A club founded in Zurich in February 1916 by the German poet, musician, and theatrical producer Hugo Ball (1886–1927); it was one of the chief breeding grounds of the Dada movement. A press announcement on 2 February read: ‘Cabaret Voltaire. Under this name a group of young artists and writers has been formed with the object of becoming a centre for artistic entertainment. The Cabaret Voltaire will be run on the principle of daily meetings where visiting artists will perform their music and poetry. The young artists of Zurich are invited to bring along their ideas and contributions.’ It opened on 5 March. Among the leading figures were the singer Emmy Hennings (later Ball's wife), the poets Tristan Tzara and Richard Hülsenbeck, and the artists Jean Arp, Marcel Janco, and Hans Richter. The Cabaret Voltaire was, in Richter's words, ‘an overnight sensation’, but it was forced to close early in 1917 because of ‘the complaints of respectable citizens outraged by the nightly excesses’. An account of a typical night was given by Georges Hugnet, a Surrealist poet: ‘On the stage someone thumped keys and bottles to make music until the audience, nearly crazy, protested…A voice from beneath an enormous hat shaped like a sugarloaf declaimed Arp's poems. Hülsenbeck bellowed his poems, while Tzara emphasized the rhythms and crescendos by banging on a bass drum.’ After the closure Ball and Tzara rented a gallery, opened in March 1917 as the Galerie Dada, to which they transferred their activities.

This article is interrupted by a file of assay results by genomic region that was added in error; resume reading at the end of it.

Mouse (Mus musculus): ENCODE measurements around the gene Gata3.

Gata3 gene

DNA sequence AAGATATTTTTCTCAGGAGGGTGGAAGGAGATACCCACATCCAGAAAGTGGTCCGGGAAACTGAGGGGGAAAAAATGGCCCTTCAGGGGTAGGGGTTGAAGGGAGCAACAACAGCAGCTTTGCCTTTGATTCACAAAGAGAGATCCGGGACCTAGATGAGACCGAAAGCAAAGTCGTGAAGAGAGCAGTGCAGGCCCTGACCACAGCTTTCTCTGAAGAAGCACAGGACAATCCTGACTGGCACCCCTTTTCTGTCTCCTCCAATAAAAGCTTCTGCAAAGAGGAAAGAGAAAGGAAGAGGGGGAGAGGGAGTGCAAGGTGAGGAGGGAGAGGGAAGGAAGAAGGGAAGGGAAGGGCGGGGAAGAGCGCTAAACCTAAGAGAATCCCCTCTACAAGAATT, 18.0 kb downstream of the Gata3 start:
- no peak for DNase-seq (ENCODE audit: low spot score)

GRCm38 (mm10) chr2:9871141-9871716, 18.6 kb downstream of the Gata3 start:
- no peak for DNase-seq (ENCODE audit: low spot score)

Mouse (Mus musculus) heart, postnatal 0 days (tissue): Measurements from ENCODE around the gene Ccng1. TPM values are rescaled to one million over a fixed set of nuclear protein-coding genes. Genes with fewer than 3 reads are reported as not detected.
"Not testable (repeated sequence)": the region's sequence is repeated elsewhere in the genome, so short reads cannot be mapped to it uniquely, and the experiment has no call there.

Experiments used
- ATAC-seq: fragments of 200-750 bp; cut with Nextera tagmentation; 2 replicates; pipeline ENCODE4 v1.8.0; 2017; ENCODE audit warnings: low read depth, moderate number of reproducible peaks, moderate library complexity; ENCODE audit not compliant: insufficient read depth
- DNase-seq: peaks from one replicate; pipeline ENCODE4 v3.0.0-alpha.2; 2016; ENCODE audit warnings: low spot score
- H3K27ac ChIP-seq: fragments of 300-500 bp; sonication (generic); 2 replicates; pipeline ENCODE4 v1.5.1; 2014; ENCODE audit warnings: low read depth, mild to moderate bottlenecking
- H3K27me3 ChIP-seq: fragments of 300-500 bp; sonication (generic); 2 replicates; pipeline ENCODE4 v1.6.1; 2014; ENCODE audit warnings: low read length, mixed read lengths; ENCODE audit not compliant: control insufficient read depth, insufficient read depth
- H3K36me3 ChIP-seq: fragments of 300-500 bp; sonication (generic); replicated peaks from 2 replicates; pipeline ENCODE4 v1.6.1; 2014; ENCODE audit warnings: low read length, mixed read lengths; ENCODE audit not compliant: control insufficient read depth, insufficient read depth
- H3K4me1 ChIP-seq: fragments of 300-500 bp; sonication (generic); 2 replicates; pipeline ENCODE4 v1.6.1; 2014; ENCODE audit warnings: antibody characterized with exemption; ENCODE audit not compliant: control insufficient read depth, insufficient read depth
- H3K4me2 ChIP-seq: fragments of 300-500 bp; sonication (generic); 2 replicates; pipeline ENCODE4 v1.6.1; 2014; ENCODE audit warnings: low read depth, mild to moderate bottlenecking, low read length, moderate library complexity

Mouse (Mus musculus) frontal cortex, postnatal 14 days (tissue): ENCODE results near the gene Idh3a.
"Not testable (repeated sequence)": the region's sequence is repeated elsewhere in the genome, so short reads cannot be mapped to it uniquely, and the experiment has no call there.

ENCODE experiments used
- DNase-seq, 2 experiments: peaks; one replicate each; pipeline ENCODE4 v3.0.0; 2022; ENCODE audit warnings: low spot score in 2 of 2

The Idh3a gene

Cabaret Voltaire was the name of the first Dada publication—a pamphlet edited by Ball issued on 15 June 1916.